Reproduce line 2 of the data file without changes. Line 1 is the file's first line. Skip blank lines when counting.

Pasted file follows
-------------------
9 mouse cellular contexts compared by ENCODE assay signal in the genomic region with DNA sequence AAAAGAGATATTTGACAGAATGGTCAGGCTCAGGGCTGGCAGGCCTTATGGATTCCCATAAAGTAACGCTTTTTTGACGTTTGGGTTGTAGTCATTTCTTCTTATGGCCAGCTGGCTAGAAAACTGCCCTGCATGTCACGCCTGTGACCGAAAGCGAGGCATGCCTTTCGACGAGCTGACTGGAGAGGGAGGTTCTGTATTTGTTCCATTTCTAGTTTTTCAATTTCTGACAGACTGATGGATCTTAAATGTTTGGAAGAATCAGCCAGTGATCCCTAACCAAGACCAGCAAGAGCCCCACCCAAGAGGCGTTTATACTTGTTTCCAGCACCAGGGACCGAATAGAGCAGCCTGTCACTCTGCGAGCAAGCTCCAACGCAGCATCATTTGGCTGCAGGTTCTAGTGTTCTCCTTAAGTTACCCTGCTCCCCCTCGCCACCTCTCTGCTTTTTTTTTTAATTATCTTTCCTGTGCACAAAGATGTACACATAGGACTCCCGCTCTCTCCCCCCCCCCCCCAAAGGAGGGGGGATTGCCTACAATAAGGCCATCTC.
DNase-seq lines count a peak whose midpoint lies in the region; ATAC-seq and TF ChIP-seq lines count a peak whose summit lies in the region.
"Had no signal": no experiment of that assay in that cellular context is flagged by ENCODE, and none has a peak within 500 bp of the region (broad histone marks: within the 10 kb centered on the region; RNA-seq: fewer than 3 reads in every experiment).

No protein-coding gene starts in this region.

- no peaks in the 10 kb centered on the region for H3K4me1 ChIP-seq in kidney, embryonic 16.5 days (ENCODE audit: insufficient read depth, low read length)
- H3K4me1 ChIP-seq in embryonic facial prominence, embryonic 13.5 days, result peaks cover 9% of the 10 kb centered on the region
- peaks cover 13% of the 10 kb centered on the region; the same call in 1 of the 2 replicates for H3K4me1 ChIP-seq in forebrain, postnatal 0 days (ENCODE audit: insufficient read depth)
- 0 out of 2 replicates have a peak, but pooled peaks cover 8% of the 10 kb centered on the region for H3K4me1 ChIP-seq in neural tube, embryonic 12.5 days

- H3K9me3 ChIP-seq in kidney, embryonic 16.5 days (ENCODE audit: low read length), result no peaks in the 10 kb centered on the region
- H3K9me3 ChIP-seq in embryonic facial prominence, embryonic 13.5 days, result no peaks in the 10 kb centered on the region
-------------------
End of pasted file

DNase-seq lines count a peak whose midpoint lies in the region; ATAC-seq and TF ChIP-seq lines count a peak whose summit lies in the region.